9. Beginnings by Chicago: Turn Around Bright Eyes: The Rituals of Love and Karaoke by Rob Sheffield
“I wish I could sing it to you, oh no”. I hesitate to put this song in the ballads category, because there was some serious dancing going on when my friend Joel, also a librarian, sang this at karaoke. Librarians can turn it up. If you love this tune and the thrills and chills of new love, read Turn Around Bright Eyes. If you hadn’t already guessed, this book is about karaoke, but it’s also about new beginnings.
On the Dance Floor
1. Gypsies Tramps and Thieves by Cher- American Rose: A Nation Laid Bare, The Life and Times of Gypsy Rose Lee by Karen Abbott
And every night all the men would come around…
If you haven’t actually karaoke’d to Cher, you’ve dreamed of it. Oh, to be an alto. Not only do I think American Rose is a great book match for a guy or gal who can belt “Gypsies Tramps and Thieves”, I think Cher herself would dig this book. The true story of the famed vaudeville stripteaser Gypsy, that is more crazy-scandalous then a commercial for Dr. Phil. Illicit affairs, rampant swindling, murder, false teeth, sequins and yes, gypsies, tramps and thieves. It’s all there for you.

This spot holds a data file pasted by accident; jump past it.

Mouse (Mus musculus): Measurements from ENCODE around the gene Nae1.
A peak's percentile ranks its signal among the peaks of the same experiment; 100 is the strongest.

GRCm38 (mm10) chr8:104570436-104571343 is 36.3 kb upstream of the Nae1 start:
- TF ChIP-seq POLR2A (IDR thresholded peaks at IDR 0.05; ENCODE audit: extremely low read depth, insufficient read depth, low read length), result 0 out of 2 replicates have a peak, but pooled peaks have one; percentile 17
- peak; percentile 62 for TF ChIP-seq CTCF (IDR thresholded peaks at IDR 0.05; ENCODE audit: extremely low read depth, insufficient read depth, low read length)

2. Bowie: The Wicked and the Divine series by Kieron Gillon and Jamie McKelvie
The question isn’t whether or not you should sing Bowie, it’s what Bowie song to sing. Suffragette City? Young Americans? Modern Love? Probably you should just fill up the queue with all of them. No one else really felt like singing tonight, right? And while you’re waiting for your name to be called again, start reading the graphic novel series The Wicked and the Divine. Every 90 years, 12 gods appear on earth in fantastic outfits and are revered as pop stars for two years, until they die. I’m pretty sure this is the closest you’re going to get to experiencing what David Bowie was dreaming/hallucinating in the seventies.
3. Kiss Me Deadly by Lita Ford: Whiskey Beach by Nora Roberts
No TV. No money. Late for her job. Lita wanted a little more thrill out of life. If you can’t get it from dancing to her tune, get it from the queen of romantic suspense, Ms. Nora Roberts. One of her latest is called Whiskey Beach, so if reading the word “whiskey” doesn’t make you throw up in your mouth a little the morning after karaoke, give it a try!
4. Pencil Thin Mustache by Jimmy Buffett: Carl Hiaasen